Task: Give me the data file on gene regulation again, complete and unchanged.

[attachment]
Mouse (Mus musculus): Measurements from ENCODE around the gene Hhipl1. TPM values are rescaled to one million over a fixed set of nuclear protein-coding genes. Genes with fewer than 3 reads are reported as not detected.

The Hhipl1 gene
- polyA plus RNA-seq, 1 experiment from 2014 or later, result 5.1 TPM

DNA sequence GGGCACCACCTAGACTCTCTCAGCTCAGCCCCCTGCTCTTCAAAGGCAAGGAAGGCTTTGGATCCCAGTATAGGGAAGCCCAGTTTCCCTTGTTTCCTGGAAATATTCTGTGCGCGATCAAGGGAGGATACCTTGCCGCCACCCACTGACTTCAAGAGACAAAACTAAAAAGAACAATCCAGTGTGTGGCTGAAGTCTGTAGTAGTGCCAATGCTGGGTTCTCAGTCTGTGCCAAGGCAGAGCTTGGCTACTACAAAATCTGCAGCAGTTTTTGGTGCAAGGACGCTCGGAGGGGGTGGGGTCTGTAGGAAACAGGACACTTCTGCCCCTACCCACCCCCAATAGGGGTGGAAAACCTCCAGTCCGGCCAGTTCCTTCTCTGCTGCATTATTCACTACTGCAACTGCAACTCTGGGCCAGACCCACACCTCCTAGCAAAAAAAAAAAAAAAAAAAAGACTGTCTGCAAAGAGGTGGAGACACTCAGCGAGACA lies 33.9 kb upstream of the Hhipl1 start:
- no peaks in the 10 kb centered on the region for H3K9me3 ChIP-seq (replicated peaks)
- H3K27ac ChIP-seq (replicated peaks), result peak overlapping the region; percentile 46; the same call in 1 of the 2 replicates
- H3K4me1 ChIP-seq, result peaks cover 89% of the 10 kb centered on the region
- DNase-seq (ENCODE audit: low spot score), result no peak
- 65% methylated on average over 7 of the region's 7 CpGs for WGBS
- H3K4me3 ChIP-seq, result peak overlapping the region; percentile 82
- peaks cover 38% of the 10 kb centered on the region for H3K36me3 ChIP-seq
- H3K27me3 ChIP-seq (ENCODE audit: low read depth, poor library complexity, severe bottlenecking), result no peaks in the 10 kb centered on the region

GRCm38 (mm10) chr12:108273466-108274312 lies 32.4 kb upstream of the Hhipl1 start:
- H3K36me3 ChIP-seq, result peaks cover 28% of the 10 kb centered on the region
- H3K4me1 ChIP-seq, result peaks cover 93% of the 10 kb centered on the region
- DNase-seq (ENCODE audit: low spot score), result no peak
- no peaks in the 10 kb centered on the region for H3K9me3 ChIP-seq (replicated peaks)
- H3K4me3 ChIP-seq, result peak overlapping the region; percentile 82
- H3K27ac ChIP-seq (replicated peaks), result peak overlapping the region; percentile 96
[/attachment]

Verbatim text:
Mouse (Mus musculus): Measurements from ENCODE around the gene Hhipl1. TPM values are rescaled to one million over a fixed set of nuclear protein-coding genes. Genes with fewer than 3 reads are reported as not detected.

The Hhipl1 gene
- polyA plus RNA-seq, 1 experiment from 2014 or later, result 5.1 TPM

DNA sequence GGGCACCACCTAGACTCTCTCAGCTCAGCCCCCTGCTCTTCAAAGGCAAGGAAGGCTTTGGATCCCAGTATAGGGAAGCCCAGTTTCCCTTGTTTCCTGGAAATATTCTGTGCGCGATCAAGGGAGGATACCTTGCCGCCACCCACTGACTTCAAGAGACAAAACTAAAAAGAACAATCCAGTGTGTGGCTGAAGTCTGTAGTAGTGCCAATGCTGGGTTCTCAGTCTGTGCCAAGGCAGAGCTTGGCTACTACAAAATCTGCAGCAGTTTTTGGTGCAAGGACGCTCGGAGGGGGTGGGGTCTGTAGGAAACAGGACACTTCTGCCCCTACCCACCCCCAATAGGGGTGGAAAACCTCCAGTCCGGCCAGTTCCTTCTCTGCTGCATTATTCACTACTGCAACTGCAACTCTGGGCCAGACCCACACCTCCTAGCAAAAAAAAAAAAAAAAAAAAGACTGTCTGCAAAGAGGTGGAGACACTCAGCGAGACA lies 33.9 kb upstream of the Hhipl1 start:
- no peaks in the 10 kb centered on the region for H3K9me3 ChIP-seq (replicated peaks)
- H3K27ac ChIP-seq (replicated peaks), result peak overlapping the region; percentile 46; the same call in 1 of the 2 replicates
- H3K4me1 ChIP-seq, result peaks cover 89% of the 10 kb centered on the region
- DNase-seq (ENCODE audit: low spot score), result no peak
- 65% methylated on average over 7 of the region's 7 CpGs for WGBS
- H3K4me3 ChIP-seq, result peak overlapping the region; percentile 82
- peaks cover 38% of the 10 kb centered on the region for H3K36me3 ChIP-seq
- H3K27me3 ChIP-seq (ENCODE audit: low read depth, poor library complexity, severe bottlenecking), result no peaks in the 10 kb centered on the region

GRCm38 (mm10) chr12:108273466-108274312 lies 32.4 kb upstream of the Hhipl1 start:
- H3K36me3 ChIP-seq, result peaks cover 28% of the 10 kb centered on the region
- H3K4me1 ChIP-seq, result peaks cover 93% of the 10 kb centered on the region
- DNase-seq (ENCODE audit: low spot score), result no peak
- no peaks in the 10 kb centered on the region for H3K9me3 ChIP-seq (replicated peaks)
- H3K4me3 ChIP-seq, result peak overlapping the region; percentile 82
- H3K27ac ChIP-seq (replicated peaks), result peak overlapping the region; percentile 96